They did not know that the twinkly-eyed man they called Father Ollie was raping their only child from the time she was 5 until junior high, often under their own roof. "Oliver would ask my mother to let him tuck me in, and he'd tickle me and tell me stories," Jyono recalls. "I'd wake up and he'd be on top of me. He'd say, 'I'm not hurting you.' But he was."
She was not alone. By his own admission, O'Grady is a serial pedophile who during 20 years as a California priest abused at least 25 children, the youngest suspected to be a 9-month-old girl (investigators believe the total number of victims may be even higher). Arrested in 1993, O'Grady copped a plea, served seven years in prison and was deported back to Ireland in 2000. Now he's the subject—and unsettling on-camera star—of director Amy Berg's new documentary, Deliver Us from Evil
, which tells O'Grady's shocking tale and suggests that Cardinal Roger Mahony of Los Angeles and others shielded the predator, shuffling him from parish to parish while covering up his crimes. "The Church leadership was far more concerned about the image of the institution than the people being abused," says Father Tom Doyle, an advocate for the victims. "It is inconceivable that these men could say, 'Well, I never really understood that sex between an adult and a child is harmful.'"
The Church has already paid O'Grady's victims millions of dollars in settlements. That may be only the beginning: There are 550 other claims of molestation against the L.A. archdiocese. On sabbatical in South America, the Cardinal was unavailable to comment. But his spokesman Tod Tamberg calls the film a "hit piece."
What's undeniable—and chilling—in Deliver Us is how casually O'Grady, now 61, owns up to his depravity, recounting crimes as if they were a series of fender benders. In one disturbing scene, filmed near a Dublin playground, he impishly admits he's aroused by nude children. In a videotaped deposition, he explains how he lured an altar boy into his arms: "I might give him a hug," says O'Grady. If the child responded, he says, "that would sort of give me a kind of permission." His remorse is lukewarm at best. As he told the Irish Mirror in July, "I am slowly understanding the pain I have caused."
That anguish haunts victims such as Adam, 25 (he declines to give his last name), who seethes with rage when revisiting the rectory where O'Grady first sodomized him in the early '90s. Going public was cathartic. "I didn't want to hold it in anymore," he says now. "It burned a hole in me."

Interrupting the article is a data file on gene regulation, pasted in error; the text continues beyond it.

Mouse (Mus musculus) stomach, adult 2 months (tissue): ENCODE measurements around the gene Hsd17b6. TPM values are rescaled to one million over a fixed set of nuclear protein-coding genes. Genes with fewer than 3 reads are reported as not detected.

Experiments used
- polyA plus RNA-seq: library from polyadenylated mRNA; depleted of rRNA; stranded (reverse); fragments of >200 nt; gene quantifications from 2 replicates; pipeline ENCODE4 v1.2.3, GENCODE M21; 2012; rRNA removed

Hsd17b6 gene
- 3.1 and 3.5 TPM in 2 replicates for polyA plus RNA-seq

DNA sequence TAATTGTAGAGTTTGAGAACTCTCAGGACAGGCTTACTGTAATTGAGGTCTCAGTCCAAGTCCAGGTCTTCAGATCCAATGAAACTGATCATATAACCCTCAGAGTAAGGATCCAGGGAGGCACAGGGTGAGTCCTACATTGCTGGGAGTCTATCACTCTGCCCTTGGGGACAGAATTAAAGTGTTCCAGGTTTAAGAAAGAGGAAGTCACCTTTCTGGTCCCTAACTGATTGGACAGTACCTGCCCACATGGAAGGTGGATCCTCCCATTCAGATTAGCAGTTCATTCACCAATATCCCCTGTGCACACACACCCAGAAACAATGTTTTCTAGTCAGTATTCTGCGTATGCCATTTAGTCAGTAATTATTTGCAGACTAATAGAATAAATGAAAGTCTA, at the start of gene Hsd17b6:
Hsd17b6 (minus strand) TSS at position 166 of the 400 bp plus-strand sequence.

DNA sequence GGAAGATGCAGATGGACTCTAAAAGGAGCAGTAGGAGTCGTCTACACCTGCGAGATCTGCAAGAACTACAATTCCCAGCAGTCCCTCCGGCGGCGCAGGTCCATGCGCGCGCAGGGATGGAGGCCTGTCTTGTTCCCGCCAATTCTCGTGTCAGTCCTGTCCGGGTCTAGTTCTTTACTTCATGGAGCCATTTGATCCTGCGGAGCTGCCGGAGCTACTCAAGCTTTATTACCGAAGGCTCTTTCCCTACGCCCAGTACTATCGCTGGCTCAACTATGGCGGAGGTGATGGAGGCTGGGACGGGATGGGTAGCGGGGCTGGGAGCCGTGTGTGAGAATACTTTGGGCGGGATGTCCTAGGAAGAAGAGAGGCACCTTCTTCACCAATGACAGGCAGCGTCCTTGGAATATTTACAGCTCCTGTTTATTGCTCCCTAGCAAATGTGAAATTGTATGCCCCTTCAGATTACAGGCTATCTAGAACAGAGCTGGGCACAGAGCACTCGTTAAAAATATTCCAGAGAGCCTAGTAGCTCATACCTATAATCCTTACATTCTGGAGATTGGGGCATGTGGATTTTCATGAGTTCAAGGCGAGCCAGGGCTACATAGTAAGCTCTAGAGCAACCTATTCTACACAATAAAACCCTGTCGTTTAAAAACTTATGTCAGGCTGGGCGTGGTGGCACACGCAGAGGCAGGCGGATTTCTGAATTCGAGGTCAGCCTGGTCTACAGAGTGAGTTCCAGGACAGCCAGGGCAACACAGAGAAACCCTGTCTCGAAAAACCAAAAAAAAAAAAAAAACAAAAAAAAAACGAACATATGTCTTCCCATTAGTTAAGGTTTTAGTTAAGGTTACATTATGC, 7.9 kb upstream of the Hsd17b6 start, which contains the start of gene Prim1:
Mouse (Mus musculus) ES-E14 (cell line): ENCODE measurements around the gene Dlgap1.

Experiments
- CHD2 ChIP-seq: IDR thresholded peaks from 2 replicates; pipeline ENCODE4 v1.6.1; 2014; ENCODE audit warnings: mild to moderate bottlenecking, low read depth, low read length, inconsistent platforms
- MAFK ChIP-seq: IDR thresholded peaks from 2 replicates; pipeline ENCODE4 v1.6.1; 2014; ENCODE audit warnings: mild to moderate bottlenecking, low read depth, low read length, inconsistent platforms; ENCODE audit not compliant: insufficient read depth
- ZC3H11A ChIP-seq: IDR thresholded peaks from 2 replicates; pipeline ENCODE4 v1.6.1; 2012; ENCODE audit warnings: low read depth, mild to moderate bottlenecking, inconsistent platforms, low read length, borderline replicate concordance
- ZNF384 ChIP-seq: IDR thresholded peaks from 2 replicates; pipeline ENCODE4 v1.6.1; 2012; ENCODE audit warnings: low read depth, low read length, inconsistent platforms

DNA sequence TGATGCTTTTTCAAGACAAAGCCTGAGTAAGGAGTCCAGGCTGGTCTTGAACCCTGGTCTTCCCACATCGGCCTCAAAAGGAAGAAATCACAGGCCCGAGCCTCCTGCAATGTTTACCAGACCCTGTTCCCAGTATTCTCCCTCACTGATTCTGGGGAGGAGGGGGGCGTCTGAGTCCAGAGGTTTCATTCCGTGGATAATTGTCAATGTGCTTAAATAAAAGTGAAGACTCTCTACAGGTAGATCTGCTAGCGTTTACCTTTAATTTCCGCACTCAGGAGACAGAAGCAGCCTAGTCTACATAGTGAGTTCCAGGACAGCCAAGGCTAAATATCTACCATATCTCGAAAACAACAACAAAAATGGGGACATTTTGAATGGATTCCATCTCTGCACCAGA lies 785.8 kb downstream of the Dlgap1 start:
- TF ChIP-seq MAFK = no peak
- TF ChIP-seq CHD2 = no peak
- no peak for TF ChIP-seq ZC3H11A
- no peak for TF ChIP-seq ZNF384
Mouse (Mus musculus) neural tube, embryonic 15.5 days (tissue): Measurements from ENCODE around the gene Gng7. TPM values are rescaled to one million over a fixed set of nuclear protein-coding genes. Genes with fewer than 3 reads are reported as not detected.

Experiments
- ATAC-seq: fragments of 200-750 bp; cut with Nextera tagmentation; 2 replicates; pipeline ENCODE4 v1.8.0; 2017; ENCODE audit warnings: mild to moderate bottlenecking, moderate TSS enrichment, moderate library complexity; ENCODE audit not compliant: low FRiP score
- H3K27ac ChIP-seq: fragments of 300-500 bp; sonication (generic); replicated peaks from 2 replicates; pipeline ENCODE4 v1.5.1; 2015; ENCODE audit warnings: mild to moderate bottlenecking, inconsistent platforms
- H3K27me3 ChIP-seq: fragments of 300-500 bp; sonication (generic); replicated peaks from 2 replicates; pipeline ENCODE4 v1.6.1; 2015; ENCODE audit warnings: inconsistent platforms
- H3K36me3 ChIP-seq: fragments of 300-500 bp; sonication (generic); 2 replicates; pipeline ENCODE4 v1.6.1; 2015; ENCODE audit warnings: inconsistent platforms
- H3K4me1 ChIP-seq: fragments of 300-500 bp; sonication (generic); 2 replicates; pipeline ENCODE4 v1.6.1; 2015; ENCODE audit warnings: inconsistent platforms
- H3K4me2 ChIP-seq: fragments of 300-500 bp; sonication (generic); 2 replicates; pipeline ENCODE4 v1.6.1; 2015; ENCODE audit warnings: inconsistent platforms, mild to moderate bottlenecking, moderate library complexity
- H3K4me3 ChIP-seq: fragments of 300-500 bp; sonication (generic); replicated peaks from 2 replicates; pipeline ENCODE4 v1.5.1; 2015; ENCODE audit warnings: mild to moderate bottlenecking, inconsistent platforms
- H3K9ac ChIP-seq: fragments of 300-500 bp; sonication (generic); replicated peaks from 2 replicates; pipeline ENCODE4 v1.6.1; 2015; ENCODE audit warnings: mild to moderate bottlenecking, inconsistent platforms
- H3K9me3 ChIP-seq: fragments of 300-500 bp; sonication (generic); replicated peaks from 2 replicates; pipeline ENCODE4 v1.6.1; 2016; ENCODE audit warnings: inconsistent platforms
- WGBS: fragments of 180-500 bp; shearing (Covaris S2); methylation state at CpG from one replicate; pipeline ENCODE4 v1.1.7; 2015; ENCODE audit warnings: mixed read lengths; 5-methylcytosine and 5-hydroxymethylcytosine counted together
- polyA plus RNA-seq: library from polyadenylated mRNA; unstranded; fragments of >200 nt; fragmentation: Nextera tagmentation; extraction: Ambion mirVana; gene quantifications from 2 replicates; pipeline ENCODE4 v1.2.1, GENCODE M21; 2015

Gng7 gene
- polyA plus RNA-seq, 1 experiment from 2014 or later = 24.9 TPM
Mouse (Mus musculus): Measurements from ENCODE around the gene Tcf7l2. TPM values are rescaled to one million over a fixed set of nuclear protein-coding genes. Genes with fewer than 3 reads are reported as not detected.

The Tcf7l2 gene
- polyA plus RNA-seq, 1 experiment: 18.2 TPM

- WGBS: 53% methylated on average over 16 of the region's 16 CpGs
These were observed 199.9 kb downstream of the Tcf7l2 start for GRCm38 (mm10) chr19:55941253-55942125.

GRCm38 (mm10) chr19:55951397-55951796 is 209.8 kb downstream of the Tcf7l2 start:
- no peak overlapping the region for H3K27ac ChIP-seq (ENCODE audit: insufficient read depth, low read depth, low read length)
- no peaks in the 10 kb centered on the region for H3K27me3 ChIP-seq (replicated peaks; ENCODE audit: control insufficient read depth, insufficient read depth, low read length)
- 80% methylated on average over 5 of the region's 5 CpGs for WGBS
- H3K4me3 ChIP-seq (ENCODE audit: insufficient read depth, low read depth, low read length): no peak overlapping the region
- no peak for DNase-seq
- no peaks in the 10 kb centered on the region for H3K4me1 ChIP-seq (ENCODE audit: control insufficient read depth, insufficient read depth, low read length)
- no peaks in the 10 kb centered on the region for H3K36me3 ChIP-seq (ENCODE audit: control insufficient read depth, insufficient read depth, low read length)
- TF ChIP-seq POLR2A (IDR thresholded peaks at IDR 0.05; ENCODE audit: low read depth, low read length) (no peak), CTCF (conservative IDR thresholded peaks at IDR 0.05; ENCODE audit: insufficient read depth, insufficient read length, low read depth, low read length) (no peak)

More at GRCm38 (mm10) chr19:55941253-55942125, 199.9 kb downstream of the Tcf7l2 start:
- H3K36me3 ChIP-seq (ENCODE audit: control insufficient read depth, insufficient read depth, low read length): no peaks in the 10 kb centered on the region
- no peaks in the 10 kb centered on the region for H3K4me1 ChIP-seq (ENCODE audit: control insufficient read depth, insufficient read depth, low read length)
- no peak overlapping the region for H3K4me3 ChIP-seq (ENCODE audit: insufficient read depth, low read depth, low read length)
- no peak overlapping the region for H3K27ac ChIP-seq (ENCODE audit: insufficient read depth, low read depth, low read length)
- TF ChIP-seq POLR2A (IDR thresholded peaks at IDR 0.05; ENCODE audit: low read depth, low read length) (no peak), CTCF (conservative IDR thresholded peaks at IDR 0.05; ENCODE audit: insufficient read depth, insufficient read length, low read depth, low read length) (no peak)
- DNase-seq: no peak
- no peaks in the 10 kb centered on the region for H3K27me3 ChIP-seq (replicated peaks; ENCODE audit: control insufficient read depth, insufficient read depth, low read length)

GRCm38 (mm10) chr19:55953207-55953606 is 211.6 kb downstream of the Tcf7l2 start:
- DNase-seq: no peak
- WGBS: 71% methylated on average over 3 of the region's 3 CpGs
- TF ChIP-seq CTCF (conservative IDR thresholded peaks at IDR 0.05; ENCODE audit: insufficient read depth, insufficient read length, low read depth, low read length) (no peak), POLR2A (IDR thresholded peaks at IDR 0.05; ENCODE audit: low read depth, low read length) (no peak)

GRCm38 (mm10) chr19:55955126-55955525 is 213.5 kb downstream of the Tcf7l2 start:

Only O'Grady knows how many other souls he scarred after arriving in California as a 25-year-old priest in 1971. He proved himself to be a master at insinuating himself into his targets' homes. "As soon as Oliver found out my mother was Irish, he latched on to her," Ann Jyono says, adding that her father, Bob, helped O'Grady write sermons. When the Jyonos let O'Grady drive their daughter to visit a friend who lived two hours away, "I had to perform oral sex on him ... the whole way," she says. Ann didn't tell her parents about the abuse. "Dad used to say, 'If anybody ever hurts you, I'll kill him.' I knew he meant it. I asked a friend what would happen if he did, and she said, 'He'll go to jail forever.' So I could never tell."
The first victim to report O'Grady was Nancy Sloan, now a 41-year-old nurse who was 11 when he initially molested her after they met at a church camp in 1976. "How do you put into words, 'I just lost my virginity to a priest'?" she says. Later, when O'Grady asked her parents if she could stay overnight with him, she told them he had repeatedly molested her. O'Grady confessed; the Sloans agreed not to press charges when their diocese promised to move him to a monastery, where he'd have no contact with children.
Instead, O'Grady continued his abuse. Among his victims: two sons of Roland and Ann Howard in Turlock, Calif. When brothers James and Joh Howard came forward in 1993, O'Grady was finally arrested. After Bob and Maria Jyono offered up retirement savings for bail, their daughter broke her 20 years of silence. "That son of a bitch," she says, "was going to take my mom and dad's money over my dead body."
O'Grady was defrocked and until recently lived quietly in Dublin—on a Church annuity. (Last month, after the documentary was released, he dropped out of sight and may have left Ireland.) Meanwhile his victims cope with his legacy. "I acted out in ways to hurt myself," says Sloan, who is single. "I was in a lot of unhealthy relationships." Jyono, an insurance agent, is also single. "When I'm in a relationship I can get a wonderful hug in the middle of the night, and [then] my boyfriend has a black eye because I hit him thinking it was O'Grady."
Yet she still attends mass. "I'll be damned if I'm going to let Oliver O'Grady steal my Catholicism," she says. "What happened was a rape of the soul, but it's your soul that keeps you going, lights your life. People wonder how I can still have faith. How can I not?"
- Champ Clark/Fullerton,
- Oliver Jones/Los Angeles,
- Ellen Tumposky/London.
When Ann Jyono was a little girl, Father Oliver O'Grady was like family. Her mother was an Irish immigrant, and so was the genial priest. He became a constant presence in Ann's young life. She saw O'Grady every day at the Catholic school attached to St. Anne's Church in Lodi, Calif., on Sundays for mass, and often at home, where her parents had given him his own bedroom. "He was like God himself in our house," recalls Jyono, now 40. "My parents trusted him completely."